Canadian developer loses appeal in fight with Oei Hong Leong over $1.5b Vancouver project
January 19, 2022
VANCOUVER (BLOOMBERG) – A Canadian appeals court ruled against Concord Pacific Group, one of the country’s biggest property developers, in its long-running dispute with Singapore tycoon Oei Hong Leong over a failed US$1.1 billion (S$1.5 billion) waterfront project in Vancouver.
The future of the site – a singular, undeveloped swathe in the heart of one of the world’s most expensive cities – remains cloudy. An unusual dissenting opinion in the latest decision warns the outcome is indefensible and far-reaching. That may potentially bolster Concord Pacific, which intends to ask Canada’s top court to hear the case.
Meanwhile,Mr Oei faces a separate lawsuit from another developer, who alleges they were to develop the same tract. A majority decision by British Columbia’s Court of Appeal on Tuesday (Jan 18) rejected Concord Pacific’s attempt to overturn a 2019 ruling that had dismissed its claim against Mr Oei and his associated company. Concord claimed they breached an agreement to build out the lucrative site.
Two judges backed the lower court’s earlier decision, which concluded their pact wasn’t legally binding. But the third, Justice Sunni Stromberg-Stein, issued a strongly worded dissenting opinion, warning that the outcome “could have an enormous impact on the business community” and that the initial judge had made “inextricable errors” and overstepped in undermining an enforceable agreement between sophisticated businesspeople.
She said the court’s findings could render initial commercial agreements in complex, multiyear, multibillion-dollar projects meaningless or uncertain. “This is untenable,” she wrote.
Mr Oei said in a statement he was glad the legal process was coming to an end. It may not yet, though, as Concord Pacific plans to seek permission to appeal to Canada’s Supreme Court.
The dispute stretches back to 2015, when Mr Oei and Concord Pacific chief executive officer Terry Hui signed an initial agreement that envisioned jointly developing the site, which stands virtually empty.
The partnership had plans for a C$1.4 billion (S$1.5 billion), two million-square-foot condo development, but the deal quickly soured and triggered lawsuits within months.
The ensuing legal battle stretched across to Singapore courts, embroiled a Hong Kong executive at Deutsche Bank, and provided a rare glimpse into the backroom dealings of Vancouver’s high-stakes development industry.
Few sites match the potential of the 13-acre waterfront tract. Few, too, are as storied.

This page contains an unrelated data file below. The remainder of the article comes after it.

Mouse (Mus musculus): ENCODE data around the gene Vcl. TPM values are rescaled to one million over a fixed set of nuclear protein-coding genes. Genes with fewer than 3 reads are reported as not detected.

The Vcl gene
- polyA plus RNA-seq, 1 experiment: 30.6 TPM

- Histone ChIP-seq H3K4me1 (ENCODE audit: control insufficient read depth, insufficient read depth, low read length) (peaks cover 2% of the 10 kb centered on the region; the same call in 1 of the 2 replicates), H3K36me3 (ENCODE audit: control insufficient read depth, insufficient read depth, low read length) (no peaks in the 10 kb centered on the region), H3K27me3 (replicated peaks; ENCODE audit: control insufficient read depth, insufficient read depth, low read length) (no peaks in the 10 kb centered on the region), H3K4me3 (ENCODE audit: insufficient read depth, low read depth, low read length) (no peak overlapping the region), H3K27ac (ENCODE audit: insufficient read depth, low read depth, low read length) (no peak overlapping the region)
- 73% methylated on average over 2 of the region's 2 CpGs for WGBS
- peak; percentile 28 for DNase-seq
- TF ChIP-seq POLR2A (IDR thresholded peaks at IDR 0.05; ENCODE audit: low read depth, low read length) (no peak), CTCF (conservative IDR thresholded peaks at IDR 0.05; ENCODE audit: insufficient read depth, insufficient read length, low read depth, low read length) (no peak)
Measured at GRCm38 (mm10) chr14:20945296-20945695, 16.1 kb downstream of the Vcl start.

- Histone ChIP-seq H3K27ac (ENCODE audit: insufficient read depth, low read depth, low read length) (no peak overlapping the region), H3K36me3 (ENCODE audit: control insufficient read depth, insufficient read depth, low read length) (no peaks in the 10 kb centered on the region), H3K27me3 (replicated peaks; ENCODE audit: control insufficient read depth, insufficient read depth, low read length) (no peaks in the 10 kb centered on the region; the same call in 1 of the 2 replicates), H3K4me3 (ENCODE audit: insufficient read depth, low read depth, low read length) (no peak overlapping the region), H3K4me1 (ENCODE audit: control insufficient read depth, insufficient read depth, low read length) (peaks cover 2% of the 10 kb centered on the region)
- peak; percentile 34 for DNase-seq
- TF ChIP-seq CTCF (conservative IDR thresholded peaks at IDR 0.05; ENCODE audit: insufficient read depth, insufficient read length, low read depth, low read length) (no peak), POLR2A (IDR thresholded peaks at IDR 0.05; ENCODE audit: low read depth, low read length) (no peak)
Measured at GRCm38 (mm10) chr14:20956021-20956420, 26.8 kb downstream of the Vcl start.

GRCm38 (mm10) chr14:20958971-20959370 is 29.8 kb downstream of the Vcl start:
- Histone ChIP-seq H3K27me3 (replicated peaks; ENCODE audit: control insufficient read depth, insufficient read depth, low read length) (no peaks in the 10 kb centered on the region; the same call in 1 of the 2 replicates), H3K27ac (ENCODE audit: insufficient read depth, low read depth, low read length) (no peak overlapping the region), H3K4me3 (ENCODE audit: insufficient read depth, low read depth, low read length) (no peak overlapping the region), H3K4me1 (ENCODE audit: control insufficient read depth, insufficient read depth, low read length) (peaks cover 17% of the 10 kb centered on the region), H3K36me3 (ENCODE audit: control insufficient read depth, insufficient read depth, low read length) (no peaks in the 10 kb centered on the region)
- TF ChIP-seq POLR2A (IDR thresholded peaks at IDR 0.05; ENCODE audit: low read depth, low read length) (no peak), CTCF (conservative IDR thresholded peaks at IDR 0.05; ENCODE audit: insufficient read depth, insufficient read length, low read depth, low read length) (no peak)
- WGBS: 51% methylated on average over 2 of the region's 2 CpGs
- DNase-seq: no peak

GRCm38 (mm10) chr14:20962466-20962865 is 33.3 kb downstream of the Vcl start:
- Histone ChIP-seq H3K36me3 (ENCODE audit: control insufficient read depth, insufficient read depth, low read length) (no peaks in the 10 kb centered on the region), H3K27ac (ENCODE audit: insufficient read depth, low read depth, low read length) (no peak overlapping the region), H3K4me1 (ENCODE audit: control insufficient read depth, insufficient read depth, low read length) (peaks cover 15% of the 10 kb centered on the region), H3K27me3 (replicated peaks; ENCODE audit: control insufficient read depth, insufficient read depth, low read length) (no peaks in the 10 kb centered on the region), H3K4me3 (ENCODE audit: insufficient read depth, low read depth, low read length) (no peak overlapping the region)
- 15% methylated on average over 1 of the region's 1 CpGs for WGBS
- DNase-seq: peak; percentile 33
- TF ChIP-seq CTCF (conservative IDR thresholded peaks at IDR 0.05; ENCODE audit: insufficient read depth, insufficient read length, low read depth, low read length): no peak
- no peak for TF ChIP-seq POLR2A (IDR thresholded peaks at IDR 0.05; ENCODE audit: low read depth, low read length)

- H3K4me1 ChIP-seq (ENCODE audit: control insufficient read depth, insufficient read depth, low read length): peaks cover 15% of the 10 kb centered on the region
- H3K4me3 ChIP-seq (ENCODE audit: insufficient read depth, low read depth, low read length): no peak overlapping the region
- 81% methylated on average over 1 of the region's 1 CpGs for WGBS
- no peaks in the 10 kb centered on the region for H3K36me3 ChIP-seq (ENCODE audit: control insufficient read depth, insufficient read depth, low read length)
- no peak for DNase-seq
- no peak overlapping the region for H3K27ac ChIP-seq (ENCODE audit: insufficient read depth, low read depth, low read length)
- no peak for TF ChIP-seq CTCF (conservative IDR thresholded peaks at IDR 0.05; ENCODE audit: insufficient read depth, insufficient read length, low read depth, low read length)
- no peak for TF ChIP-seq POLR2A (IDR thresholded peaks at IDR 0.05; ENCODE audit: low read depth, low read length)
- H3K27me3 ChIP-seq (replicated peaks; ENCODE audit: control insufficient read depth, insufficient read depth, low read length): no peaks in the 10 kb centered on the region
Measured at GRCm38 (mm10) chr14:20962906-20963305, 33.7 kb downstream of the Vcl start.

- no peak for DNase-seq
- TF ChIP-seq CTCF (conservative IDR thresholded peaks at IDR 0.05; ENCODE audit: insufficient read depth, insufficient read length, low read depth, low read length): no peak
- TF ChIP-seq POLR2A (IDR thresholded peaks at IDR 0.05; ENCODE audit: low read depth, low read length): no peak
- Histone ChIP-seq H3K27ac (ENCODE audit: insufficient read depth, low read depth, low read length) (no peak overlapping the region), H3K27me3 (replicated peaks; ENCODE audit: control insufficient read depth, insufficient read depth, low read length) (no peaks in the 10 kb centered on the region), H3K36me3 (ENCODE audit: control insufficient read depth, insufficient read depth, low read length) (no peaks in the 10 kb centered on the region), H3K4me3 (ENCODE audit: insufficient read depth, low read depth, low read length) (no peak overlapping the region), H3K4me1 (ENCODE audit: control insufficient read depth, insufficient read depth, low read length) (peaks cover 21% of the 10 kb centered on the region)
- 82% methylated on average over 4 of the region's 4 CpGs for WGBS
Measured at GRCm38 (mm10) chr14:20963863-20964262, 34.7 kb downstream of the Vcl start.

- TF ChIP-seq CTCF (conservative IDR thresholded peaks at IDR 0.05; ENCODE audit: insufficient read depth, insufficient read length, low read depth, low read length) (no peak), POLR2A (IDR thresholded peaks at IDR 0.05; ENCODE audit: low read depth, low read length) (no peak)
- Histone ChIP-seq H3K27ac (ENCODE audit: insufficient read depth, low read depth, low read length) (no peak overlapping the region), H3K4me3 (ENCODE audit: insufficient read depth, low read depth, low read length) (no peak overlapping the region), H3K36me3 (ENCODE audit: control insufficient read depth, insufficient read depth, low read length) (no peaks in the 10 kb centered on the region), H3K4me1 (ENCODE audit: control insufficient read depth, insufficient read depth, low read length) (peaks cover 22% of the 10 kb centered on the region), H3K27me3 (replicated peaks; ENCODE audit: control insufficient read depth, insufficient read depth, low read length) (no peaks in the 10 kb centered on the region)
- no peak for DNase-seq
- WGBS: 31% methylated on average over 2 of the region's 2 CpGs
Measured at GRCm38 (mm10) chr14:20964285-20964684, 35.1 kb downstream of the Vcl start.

Known as the Plaza of Nations, the site was centre stage for a World Expo in 1986 that helped put the coastal Canadian city on the radar of Hong Kong billionaire Li Ka-shing, who snapped up the fairgrounds for C$320 million and set up Concord Pacific to redevelop the sprawling lands.
Investors and immigrants from Asia followed his lead, setting off a 3-decade property boom that profoundly reshaped the city physically, demographically and economically.
Among those was Mr Oei, who bought the Plaza of Nations site from Mr Li for C$40 million in 1989. Mr Oei told the court he bought the plot as a long-term investment he could live off to allow him “to retire and live in Vancouver”.
It would turn out to be a remarkable bet. As Concord Pacific developed the surrounding swathe of lands into a thicket of gleaming luxury condos, Mr Oei bided his time, leaving the parcel – little more than a concrete lot and a now-shuttered casino – virtually untouched as it turned into one of the potentially most lucrative development sites on the continent.
In the spring of 2015, Mr Oei – a dealmaker who had no experience in real estate development – began to look for a local partner to build out the site. He began sounding out Vancouver’s most prominent developers, including the billionaire Aquilini family, Ian Gillespie’s Westbank and Concord Pacific, which Mr Li had exited by that point and was headed by Hui.
Mr Oei and Mr Hui, both of Chinese descent, shared cultural ties, communicating in Mandarin, and were linked by family connections – Mr Oei was friends with Mr Hui’s father. By May of that year, the two had struck what Mr Oei called a “happy price”, valuing his land at C$500 million. They signed an initial agreement that would see Concord Pacific take a 50 per cent stake in an Oei-controlled company owning the tract.